Jussi Parikka, author of Insect Media among numerous other books, recently posed a series of questions about object-oriented ontology. Levi Bryant has already responded, as has Paul Caplan, and I like both of their responses. I thought I’d offer my own here, so here goes. (The block quotes are Jussi’s questions.)
Is not the talk of “object” something that summons an image of perceptible, clearly lined, even stable entity – something that to human eyes could be thought of as the normal mode of perception. We see objects in the world. Humans, benches, buses, cats, trashcans, gloves, computers, images, and so forth. But what would a cat, bench, bus, trashcan, or a computer “see,” or sense?
This is precisely the subject of Alien Phenomenology, as it happens: what is it like to be a thing, to perceive the world in a manner different from the way we humans perceive the world. At the risk of saying “read my book,” the best way I can answer this question is to say… it’s in my book. Which should hit the streets this winter (finally!). The very short version of my approach to object perception is this: the logic of object experience is withdrawn and inaccessible outside it, but we can issue metaphorical speculation about that experience through evidence collected from around the event horizon of that object.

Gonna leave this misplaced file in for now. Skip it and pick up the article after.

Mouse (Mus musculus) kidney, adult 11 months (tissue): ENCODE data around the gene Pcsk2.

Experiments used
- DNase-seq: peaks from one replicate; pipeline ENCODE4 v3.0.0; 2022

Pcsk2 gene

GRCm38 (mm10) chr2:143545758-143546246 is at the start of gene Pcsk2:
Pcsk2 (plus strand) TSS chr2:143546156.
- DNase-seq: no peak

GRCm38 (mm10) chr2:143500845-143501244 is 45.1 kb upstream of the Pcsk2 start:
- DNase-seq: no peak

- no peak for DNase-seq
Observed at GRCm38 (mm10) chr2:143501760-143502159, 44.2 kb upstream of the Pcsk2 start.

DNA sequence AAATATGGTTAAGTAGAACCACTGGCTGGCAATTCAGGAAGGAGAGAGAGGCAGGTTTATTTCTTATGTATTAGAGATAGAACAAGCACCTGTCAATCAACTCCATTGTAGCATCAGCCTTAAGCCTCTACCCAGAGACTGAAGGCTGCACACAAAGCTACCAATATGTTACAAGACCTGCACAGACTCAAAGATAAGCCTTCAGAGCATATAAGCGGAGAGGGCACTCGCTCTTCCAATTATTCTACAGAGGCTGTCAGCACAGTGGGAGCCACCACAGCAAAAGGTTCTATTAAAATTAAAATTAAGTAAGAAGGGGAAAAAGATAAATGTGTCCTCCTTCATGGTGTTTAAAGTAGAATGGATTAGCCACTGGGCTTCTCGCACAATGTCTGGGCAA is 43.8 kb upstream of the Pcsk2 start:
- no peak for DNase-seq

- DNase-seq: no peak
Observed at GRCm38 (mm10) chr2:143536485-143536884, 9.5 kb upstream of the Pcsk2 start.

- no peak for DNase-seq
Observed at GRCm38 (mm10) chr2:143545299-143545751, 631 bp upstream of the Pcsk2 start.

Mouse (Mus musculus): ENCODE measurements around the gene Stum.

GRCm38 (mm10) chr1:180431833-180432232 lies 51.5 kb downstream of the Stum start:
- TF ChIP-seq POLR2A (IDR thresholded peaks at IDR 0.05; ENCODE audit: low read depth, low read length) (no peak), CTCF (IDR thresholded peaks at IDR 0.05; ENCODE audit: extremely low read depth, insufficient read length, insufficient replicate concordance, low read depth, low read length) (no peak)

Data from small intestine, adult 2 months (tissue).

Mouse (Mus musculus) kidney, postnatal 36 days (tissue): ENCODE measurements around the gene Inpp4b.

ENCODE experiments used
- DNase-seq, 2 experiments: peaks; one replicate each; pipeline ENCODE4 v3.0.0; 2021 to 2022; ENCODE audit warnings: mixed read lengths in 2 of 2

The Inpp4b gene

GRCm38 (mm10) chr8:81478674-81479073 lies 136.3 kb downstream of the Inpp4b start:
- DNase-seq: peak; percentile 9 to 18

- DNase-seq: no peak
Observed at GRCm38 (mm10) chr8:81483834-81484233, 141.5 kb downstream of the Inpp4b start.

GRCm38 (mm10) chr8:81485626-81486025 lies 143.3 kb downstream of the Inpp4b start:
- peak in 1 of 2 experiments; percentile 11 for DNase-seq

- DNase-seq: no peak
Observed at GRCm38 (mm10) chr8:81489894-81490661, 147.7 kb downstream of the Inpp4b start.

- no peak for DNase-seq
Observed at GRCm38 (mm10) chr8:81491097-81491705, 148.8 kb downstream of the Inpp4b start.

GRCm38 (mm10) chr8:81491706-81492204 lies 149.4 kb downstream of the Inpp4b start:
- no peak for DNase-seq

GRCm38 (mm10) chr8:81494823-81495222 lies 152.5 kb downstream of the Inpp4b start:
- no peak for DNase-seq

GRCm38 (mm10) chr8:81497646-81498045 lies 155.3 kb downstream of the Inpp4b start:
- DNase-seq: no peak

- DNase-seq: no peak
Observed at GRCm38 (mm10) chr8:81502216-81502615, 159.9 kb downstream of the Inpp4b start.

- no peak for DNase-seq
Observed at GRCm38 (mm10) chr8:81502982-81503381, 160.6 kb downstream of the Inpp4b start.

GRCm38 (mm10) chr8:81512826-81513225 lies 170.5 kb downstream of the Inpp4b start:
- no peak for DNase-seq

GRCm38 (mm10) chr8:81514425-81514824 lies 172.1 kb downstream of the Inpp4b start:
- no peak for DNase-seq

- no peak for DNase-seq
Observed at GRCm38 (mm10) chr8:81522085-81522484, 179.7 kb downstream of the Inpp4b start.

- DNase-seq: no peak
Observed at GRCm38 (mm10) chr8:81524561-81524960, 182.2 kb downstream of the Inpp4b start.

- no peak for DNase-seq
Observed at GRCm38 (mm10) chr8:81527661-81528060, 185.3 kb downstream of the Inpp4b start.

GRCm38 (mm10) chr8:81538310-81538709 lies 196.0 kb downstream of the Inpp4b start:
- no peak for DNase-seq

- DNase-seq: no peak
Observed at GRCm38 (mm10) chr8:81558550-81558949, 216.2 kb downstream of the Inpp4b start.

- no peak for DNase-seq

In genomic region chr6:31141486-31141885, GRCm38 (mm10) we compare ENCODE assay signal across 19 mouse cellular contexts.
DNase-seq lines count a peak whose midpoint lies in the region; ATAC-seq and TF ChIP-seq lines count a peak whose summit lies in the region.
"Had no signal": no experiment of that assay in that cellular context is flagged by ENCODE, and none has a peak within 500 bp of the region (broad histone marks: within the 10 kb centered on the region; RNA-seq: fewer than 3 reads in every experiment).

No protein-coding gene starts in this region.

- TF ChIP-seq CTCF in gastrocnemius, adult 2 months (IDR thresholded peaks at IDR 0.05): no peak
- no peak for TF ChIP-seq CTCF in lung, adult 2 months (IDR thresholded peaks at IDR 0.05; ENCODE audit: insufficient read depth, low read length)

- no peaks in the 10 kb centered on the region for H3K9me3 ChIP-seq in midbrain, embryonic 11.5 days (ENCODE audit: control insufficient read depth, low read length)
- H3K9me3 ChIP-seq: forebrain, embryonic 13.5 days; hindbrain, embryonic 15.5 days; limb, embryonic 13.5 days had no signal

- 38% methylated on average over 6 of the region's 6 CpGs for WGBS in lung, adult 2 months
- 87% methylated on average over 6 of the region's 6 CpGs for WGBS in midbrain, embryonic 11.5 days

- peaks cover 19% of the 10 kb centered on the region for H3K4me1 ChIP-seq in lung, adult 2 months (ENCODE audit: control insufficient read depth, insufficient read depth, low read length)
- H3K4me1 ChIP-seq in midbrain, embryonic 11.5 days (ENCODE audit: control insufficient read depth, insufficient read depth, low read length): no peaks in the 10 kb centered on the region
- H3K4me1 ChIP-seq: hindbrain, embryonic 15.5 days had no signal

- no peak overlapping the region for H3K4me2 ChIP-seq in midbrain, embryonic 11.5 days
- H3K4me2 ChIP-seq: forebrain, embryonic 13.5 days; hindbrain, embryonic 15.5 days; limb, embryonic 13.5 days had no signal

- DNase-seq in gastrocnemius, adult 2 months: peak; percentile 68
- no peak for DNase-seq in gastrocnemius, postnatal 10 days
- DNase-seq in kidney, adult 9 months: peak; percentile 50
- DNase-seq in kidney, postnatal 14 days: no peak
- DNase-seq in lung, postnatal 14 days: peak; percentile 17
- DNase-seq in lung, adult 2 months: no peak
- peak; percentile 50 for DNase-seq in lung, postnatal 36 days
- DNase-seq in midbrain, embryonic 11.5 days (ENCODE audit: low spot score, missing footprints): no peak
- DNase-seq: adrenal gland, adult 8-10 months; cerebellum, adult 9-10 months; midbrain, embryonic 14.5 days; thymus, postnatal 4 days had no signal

All that said, the “object” in object-oriented ontology is just a name for “thing.” There’s a lengthy discussion in Alien Phenomenology, as it happens, about why I often prefer the name “unit,” since that term avoids both the implication of a subject and the sole implication of “medium-sized” objects (expanding on the theory in my first book). But this is a matter of taste and tactics, really. Philosophically speaking, “object” is just a name for stuff of any kind at any scale.
What if the non-humans it wants to rescue are not (always) something we could with good conscience call objects? I guess OOP wants to treat everything as an object – across scales, genres and epistemological prejudices – and hence bring a certain flatness to the world – to treat humans and non-humans on equal footing, a project which I am in complete agreement with – but does this not risk paradoxically stripping entities, the world of specificity?
The first step of an OOO position reorients philosophical discourse toward entities of all kinds and away from humans as the sole subject of philosophical concern. This is an ontological position—that all things exist equally, or what Levi Bryant and I embrace as flat ontology. That’s a first principles position. From there, so many things are possible, among them a new attention to all sorts of different entities, and with a new attitude of respect and wonder. OOO embraces specificity rather than stripping it away, but it gets there by means of a first principles position on the equal existence of all entities. Or put more simply, OOO is a much more specific philosophy, one in which the uniqueness and plenitude of things invites reflection upon a great many more subjects than has recently been common.